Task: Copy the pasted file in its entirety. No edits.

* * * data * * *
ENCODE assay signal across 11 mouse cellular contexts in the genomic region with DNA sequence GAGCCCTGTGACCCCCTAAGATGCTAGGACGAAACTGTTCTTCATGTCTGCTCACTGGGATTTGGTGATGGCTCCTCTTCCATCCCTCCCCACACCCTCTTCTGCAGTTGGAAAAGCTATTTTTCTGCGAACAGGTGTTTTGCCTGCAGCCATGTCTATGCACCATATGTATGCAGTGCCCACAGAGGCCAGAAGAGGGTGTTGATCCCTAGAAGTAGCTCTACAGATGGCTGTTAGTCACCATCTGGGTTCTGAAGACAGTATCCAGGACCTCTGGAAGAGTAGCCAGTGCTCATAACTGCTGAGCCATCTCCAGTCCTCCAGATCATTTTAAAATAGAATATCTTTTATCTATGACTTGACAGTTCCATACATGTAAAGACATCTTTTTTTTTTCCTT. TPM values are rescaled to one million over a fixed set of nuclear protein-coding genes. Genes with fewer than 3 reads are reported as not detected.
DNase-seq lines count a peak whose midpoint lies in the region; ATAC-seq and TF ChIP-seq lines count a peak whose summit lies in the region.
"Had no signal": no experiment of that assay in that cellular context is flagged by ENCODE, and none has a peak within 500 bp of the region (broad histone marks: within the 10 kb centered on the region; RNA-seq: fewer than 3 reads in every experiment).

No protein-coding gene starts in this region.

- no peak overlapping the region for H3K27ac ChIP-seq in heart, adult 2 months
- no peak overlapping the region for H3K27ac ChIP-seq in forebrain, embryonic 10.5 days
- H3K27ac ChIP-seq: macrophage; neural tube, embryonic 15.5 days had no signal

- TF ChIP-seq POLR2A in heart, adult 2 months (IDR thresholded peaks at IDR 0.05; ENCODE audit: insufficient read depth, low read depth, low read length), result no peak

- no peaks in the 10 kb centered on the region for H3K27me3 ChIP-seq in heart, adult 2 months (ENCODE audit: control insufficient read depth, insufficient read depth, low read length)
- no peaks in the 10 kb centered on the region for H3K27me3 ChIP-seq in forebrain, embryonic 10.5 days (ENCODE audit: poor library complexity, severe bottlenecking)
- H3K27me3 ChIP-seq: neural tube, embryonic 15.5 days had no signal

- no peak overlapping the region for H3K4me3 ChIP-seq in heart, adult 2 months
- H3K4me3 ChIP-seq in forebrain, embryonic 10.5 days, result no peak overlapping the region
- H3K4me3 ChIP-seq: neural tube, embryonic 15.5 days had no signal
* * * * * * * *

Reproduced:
ENCODE assay signal across 11 mouse cellular contexts in the genomic region with DNA sequence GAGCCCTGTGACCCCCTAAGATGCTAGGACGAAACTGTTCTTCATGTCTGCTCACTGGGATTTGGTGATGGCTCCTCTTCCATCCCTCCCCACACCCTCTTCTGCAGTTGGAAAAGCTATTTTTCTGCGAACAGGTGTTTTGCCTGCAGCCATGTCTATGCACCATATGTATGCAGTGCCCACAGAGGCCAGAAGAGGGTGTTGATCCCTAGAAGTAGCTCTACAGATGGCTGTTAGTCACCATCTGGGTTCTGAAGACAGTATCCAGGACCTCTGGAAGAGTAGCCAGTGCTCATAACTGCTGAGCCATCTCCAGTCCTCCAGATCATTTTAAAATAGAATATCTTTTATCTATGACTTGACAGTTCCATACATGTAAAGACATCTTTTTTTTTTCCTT. TPM values are rescaled to one million over a fixed set of nuclear protein-coding genes. Genes with fewer than 3 reads are reported as not detected.
DNase-seq lines count a peak whose midpoint lies in the region; ATAC-seq and TF ChIP-seq lines count a peak whose summit lies in the region.
"Had no signal": no experiment of that assay in that cellular context is flagged by ENCODE, and none has a peak within 500 bp of the region (broad histone marks: within the 10 kb centered on the region; RNA-seq: fewer than 3 reads in every experiment).

No protein-coding gene starts in this region.

- no peak overlapping the region for H3K27ac ChIP-seq in heart, adult 2 months
- no peak overlapping the region for H3K27ac ChIP-seq in forebrain, embryonic 10.5 days
- H3K27ac ChIP-seq: macrophage; neural tube, embryonic 15.5 days had no signal

- TF ChIP-seq POLR2A in heart, adult 2 months (IDR thresholded peaks at IDR 0.05; ENCODE audit: insufficient read depth, low read depth, low read length), result no peak

- no peaks in the 10 kb centered on the region for H3K27me3 ChIP-seq in heart, adult 2 months (ENCODE audit: control insufficient read depth, insufficient read depth, low read length)
- no peaks in the 10 kb centered on the region for H3K27me3 ChIP-seq in forebrain, embryonic 10.5 days (ENCODE audit: poor library complexity, severe bottlenecking)
- H3K27me3 ChIP-seq: neural tube, embryonic 15.5 days had no signal

- no peak overlapping the region for H3K4me3 ChIP-seq in heart, adult 2 months
- H3K4me3 ChIP-seq in forebrain, embryonic 10.5 days, result no peak overlapping the region
- H3K4me3 ChIP-seq: neural tube, embryonic 15.5 days had no signal